Personal Finance Archive


Does the government have your property?

Have you moved around much in the past? Is there any chance that you might have left behind some of your unclaimed property in the moving?

The National Association of Unclaimed Property Administrators (NAUPA) is a non-profit organization that organizes part of the effort to reconnect owners with their lost money or property; states individually run their own databases on the NAUPA site.

According to NAUPA, did you know…

  • All states have unclaimed property programs that actively find owners of lost and forgotten assets – Unclaimed property refers to accounts in financial institutions and companies that have had no activity generated or contact with the owner for one year or a longer period. Common forms of unclaimed property include savings or checking accounts, stocks, uncashed dividends or payroll checks, refunds, traveler’s checks, trust distributions, unredeemed money orders or gift certificates (in some states), insurance payments or refunds and life insurance policies, annuities, certificates of deposit, customer overpayments, utility security deposits, mineral royalty payments, and contents of safe deposit boxes.
  • Unclaimed property is one of the original consumer protection programs – Each state has enacted an unclaimed property statute that protects your funds from reverting back to the company if you have lost contact with them. These laws instruct companies to turn forgotten funds over to a state official who will then make a diligent effort to find you or your heirs.
  • Claims can be made into perpetuity in most cases, even by heirs – Some businesses may offer searches for a fee, but the same information is available free at MissingMoney or NAUPA’s site.

If there’s a chance you might have left some money behind, take a look at the sites to find out how to claim your money!


Breaking free from Chase Once-Free Checking

For those of you who were once Washington Mutual customers, or long-time Chase customers, you may have been notified of an upcoming change in the terms of your free checking.

In order to avoid a new $10 monthly service fee, you must meet at least one of the following criteria: – Have at least 1 direct deposit of $500 or more (and multiple deposits that add up to $500 does not count), – Keep a minimum daily balance of $1,500 or more in your checking account (calculated at day’s end), – Keep an average balance of $5,000 in deposit or investment accounts with Chase (savings, checkings, or Chase Investment Services Corp.), – Pay $25 in “qualifying” account fees (excluding the monthly service fee).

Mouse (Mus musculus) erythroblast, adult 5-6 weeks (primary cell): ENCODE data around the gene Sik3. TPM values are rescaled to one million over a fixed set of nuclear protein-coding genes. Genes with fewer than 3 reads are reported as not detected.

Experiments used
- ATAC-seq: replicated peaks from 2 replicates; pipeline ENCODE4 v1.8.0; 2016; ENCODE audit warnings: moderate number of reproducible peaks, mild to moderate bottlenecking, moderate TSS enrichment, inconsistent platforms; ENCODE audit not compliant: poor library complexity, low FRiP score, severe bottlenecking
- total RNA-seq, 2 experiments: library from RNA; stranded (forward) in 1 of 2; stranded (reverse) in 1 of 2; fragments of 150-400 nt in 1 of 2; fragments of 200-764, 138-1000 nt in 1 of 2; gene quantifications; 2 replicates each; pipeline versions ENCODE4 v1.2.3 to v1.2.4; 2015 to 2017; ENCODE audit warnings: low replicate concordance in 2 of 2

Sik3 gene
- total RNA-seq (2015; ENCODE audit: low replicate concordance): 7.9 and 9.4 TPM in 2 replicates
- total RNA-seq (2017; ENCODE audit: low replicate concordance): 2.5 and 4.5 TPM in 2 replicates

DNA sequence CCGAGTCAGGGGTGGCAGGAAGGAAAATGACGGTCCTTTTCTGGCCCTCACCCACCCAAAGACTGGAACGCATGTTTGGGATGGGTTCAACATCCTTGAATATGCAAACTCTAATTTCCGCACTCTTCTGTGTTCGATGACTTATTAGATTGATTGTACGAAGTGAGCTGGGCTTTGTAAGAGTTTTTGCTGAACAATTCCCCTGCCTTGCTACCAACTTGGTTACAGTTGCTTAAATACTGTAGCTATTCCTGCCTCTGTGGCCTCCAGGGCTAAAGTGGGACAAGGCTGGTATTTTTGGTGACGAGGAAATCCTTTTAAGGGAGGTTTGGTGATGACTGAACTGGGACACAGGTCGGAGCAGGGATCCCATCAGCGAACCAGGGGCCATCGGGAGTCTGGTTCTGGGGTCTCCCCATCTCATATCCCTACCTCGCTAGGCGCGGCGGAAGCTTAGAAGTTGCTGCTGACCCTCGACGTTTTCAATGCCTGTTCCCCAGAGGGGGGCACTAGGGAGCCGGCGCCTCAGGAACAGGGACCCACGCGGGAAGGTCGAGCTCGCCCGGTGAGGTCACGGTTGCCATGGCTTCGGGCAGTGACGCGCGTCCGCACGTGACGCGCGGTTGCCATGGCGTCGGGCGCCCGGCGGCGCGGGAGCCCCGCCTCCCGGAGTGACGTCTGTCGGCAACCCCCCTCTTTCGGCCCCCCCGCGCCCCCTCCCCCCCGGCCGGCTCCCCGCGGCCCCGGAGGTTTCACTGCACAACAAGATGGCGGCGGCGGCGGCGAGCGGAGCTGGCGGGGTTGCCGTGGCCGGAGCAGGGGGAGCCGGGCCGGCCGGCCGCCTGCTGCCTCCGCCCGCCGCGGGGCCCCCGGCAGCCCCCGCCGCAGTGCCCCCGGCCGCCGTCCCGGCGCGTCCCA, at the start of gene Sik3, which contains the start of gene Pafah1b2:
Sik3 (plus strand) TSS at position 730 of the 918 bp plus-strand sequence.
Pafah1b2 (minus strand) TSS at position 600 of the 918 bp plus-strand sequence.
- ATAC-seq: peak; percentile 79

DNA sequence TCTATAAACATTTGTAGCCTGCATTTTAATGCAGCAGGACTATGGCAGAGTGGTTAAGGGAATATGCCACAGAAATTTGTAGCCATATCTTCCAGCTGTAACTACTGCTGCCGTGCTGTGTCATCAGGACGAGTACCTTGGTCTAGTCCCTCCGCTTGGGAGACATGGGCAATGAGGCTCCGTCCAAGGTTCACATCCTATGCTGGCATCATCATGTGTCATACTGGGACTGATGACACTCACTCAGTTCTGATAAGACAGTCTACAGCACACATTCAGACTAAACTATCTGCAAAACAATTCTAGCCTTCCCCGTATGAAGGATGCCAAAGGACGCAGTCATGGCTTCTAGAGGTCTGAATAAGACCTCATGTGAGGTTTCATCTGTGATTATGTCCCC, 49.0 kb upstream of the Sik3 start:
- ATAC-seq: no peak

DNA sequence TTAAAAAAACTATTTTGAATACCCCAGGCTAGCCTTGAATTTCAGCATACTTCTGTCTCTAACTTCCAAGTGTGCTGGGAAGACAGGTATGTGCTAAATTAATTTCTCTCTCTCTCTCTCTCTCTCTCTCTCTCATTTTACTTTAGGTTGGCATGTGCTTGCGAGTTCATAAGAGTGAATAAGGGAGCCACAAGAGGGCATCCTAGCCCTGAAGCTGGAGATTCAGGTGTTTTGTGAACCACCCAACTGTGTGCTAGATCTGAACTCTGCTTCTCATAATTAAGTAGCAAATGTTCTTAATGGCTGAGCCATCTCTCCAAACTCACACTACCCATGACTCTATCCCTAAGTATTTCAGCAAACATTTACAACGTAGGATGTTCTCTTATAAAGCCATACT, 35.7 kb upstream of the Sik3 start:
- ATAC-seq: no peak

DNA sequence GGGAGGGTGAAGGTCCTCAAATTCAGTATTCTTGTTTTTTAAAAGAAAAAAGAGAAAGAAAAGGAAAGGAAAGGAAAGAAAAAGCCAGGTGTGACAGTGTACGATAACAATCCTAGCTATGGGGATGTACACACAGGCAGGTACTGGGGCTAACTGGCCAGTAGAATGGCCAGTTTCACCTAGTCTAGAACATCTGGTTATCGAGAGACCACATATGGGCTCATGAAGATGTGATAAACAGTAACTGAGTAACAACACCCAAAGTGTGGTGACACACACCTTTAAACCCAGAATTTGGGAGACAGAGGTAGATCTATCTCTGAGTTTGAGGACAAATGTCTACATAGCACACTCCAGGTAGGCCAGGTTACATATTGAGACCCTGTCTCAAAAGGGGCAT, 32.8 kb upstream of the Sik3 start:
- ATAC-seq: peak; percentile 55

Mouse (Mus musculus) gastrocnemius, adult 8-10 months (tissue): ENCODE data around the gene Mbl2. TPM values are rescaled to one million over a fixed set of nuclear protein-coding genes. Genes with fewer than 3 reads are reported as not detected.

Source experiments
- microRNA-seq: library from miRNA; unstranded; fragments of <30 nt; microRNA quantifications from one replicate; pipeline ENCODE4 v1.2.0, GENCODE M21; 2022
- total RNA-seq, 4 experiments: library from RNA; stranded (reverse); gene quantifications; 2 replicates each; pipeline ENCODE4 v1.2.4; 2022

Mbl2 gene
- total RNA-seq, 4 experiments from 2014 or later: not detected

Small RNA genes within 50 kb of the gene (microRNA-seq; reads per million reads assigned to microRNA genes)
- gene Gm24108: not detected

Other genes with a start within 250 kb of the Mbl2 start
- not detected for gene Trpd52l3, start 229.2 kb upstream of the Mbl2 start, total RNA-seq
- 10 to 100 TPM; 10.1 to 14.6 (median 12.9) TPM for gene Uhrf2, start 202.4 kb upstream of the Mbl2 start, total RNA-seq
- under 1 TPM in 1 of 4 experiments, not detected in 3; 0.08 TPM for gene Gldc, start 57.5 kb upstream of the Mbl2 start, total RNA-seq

Personally, I resent any checking or credit card account with fees, and will be closing out all accounts with Chase except my oldest one immediately. The oldest one still has a pile of useable checks associated with it and I could easily link up a direct deposit-like payment from an ING Direct account to it which should qualify as a direct deposit so we’ll see if that’s sufficient to avoid the $10/monthly fee.

Since I use two other banks which serve more of my needs and don’t charge fees, it wouldn’t be a hardship to switch entirely, it’d just be a bit inconvenient. Having the Chase app to deposit checks via the iPhone has been useful every so often as well, when checks come in and getting to the bank has to be scheduled for the third Saturday of the next month.

Will you be making any changes if you’re an existing Chase account holder? Are any similar changes coming to your bank or have you already seen fees applied to formerly free accounts?


GCal wishes me a Happy Valentine’s Day….

to ask: Have you paid the DMV?

Valentine’s Day happens to coincide with Chinese New Year this year but that’s not my excuse not to celebrate.  I’m not a V-day sort of gal, generally.  For me, the Hallmark Day of Love is simply a reminder that it’s time to send some sugar ($$$) to the DMV to renew my car registration. That and some Valentine’s Day cards if I’ve got something fun cooked up.

Sadly, my car registration is one of those few remaining irksome bills I can’t automate.  They’ll allow online payments, thanks heavens, but it’s a single mailed statement several months in advance and woe betide those who forget to renew on time!  Last year I managed to forget about both “holiday” and due date, and ate a whopping parking/expired tags fine as a result.

Determined not to File and Forget again, I added the bill payment reminder as an event on Google Calendar with an emailed reminder set a week in advance.

This reminds of me a decidedly clueless boyfriend of years past who deliberately scheduled our first date on a numerical date matching that of my birthday. He’d theorized that doubling up on “significant” dates was a surefire tactic to stay out of anniversary trouble.

That was probably the single smartest thing he did in the years we were together! ;)

For those of you who are fond of acknowledging the day, remember that the stores are about to run out of affordably priced flowers, Russell Stover’s chocolates are a glaring red flag that you’d forgotten about it, and truly, a sincere gesture doesn’t have to cost you the rent money.  But I’m sure you already knew that.

How is everyone spending their Valentine’s Day?  And does anyone else use nationally significant dates as a reminder of something in their personal lives or is that just quirky?

[My name is Revanche and I’m the writer and owner of the personal finance blog A Gai Shan Life. Feel free to come on by, and subscribe if you like what you see.  I also help out around here a bit.]